During the panic on the Virginian frontier after the defeat of Braddock, Fairfax organized a troop of horse, and, as lord-lieutenant of Frederick County, called out the local militia. Although a pronounced loyalist, his hospitality and noble qualities caused him to be held in so much esteem and veneration that during the entire Revolutionary war he was never insulted or molested, and his property was equally respected by Americans and British. The great wealth in the immense clay deposits in that section of Virginia being unavailable, Lord Fairfax had brought from England the brick used for the erection of Christ Church. Alexandria, the Church at Falls Church Corners, and the hotel in Alexandria where Washington had his headquarters.
He was a friend and patron of Washington's early life, and saw, with the most intense anguish, that the widow's son, who surveyed his lands, was destined to be the great instrument for dismembering the British empire. The surrender at Yorktown deeply wounded his national pride, and, according to tradition, was the immediate cause of his death, which happened soon afterward.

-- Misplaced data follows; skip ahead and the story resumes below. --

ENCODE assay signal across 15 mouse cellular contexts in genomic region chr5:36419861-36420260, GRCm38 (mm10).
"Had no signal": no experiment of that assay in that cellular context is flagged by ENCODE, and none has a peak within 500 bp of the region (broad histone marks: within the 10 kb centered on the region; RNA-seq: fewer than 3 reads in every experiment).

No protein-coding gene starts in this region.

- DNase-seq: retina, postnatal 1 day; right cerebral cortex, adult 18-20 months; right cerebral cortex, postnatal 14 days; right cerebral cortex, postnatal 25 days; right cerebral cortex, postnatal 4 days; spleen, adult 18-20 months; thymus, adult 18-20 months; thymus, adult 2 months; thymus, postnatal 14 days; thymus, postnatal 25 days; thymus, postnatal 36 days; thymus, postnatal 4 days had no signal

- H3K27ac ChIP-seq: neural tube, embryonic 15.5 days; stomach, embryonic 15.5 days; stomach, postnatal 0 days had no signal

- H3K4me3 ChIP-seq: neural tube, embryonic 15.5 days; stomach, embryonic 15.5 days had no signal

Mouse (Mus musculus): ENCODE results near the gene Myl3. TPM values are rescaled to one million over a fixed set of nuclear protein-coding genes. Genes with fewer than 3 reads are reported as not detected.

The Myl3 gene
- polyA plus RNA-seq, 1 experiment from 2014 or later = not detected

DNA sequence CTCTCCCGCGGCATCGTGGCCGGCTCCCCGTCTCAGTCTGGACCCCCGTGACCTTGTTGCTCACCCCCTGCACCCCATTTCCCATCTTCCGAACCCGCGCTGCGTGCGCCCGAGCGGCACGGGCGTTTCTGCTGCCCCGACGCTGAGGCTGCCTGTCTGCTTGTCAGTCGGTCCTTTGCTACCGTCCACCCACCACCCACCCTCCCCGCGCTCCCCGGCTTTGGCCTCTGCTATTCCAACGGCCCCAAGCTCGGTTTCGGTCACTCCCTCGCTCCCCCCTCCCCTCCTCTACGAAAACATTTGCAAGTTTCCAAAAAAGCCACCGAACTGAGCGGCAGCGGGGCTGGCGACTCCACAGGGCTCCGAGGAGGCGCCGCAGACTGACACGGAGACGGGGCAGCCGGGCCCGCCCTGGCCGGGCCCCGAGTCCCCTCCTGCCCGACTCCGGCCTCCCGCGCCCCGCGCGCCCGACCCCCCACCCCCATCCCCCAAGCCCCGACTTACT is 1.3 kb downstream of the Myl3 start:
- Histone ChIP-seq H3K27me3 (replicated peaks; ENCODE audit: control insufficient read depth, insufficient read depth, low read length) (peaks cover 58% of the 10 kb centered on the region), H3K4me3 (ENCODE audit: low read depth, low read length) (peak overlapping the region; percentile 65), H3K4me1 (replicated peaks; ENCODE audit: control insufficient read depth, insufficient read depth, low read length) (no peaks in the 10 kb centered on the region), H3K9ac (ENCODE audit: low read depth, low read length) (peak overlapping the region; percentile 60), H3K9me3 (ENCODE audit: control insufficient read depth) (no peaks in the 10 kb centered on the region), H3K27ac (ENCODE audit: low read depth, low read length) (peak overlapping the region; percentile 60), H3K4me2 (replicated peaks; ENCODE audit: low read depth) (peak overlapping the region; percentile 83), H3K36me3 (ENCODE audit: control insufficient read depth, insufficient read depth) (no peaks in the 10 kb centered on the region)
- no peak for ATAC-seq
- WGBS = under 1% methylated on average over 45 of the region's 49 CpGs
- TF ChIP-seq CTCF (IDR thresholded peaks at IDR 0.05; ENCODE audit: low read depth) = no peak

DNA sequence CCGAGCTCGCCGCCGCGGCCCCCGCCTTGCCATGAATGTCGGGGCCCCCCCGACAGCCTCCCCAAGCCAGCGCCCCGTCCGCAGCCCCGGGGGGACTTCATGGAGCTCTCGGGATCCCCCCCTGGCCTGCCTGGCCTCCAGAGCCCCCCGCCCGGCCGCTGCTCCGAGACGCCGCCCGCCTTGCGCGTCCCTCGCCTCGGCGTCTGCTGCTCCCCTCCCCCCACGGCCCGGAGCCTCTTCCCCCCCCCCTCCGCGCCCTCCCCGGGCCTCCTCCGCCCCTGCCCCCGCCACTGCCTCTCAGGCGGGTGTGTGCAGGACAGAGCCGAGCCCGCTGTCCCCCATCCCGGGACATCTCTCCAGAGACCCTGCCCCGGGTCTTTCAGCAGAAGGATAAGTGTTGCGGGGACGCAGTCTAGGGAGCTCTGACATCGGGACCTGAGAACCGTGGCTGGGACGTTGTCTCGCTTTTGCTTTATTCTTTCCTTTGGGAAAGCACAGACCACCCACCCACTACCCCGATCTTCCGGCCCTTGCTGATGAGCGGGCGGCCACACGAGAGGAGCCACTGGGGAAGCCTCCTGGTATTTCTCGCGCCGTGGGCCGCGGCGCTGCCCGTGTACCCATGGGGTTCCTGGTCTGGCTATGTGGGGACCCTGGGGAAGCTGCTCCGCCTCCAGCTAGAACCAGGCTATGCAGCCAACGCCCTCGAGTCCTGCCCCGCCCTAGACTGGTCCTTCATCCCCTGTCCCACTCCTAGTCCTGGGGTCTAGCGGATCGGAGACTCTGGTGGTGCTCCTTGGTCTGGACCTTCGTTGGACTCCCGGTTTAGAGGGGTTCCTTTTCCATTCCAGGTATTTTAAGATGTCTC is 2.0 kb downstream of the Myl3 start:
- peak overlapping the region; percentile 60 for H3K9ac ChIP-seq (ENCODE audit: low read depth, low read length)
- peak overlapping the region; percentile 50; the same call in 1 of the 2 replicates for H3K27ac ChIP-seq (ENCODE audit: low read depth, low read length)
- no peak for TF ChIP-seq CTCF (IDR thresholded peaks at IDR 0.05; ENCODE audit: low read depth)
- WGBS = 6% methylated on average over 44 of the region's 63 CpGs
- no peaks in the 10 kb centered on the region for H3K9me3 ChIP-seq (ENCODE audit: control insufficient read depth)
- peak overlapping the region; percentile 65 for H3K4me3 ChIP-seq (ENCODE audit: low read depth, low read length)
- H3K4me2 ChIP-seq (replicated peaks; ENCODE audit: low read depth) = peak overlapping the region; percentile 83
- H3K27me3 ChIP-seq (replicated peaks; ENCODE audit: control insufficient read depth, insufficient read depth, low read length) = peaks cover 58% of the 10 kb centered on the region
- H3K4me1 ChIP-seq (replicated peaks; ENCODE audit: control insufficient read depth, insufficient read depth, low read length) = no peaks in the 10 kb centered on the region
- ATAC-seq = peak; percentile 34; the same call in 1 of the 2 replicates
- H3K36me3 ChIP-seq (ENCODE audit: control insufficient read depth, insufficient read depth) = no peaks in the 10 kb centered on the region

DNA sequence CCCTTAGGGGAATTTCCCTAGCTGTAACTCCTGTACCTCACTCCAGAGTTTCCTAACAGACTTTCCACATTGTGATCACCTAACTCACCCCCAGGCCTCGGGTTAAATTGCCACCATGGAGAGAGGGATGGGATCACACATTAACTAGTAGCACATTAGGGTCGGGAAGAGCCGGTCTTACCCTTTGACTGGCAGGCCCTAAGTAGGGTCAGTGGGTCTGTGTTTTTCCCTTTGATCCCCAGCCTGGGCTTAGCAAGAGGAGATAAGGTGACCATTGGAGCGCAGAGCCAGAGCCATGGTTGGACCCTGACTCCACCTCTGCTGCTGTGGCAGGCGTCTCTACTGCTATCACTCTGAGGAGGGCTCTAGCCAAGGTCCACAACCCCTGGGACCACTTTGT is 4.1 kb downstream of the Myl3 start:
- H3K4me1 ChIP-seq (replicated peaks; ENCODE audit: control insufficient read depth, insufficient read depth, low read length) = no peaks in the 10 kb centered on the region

He was a dark, swarthy man, more than six feet in height, of large frame, and extraordinary strength. His remains were deposited under the communion table of the Episcopal Church in Winchester, but were removed in 1833, and the old Church was torn down to make way for the erection of a pile of buildings. He never married, and his extensive domain descended to his only surviving brother, Robert Fairfax, who became the seventh Lord Fairfax, but, as the estate was in the possession of Thomas during the Revolution, it was confiscated.
--George William Fairfax, born in England" died in Bath, England, 3 April, 1787, was the son of Thomas's first cousin, Colonel Sir William Fairfax, lieutenant of the County of Fairfax, and member and president of the council in Virginia. He was educated in England, and, coming to Virginia in early manhood, became quickly identified with the country. He was the early companion of Washington and his associate as surveyor of lands. Some property in Yorkshire having descended to him in 1773, he went to England, and, in consequence of the political troubles that followed, did not return to America. During the war he evinced much kindness to American prisoners who were carried to England. A part of his Virginia estate was confiscated, by which his income was much reduced. In making his will, he named Washington as his executor, but the office was declined on account of the pressure of public engagements. He left no children, and bequeathed his property to Ferdinando Fairfax, the second son of his only surviving brother, Bryan, or Brian.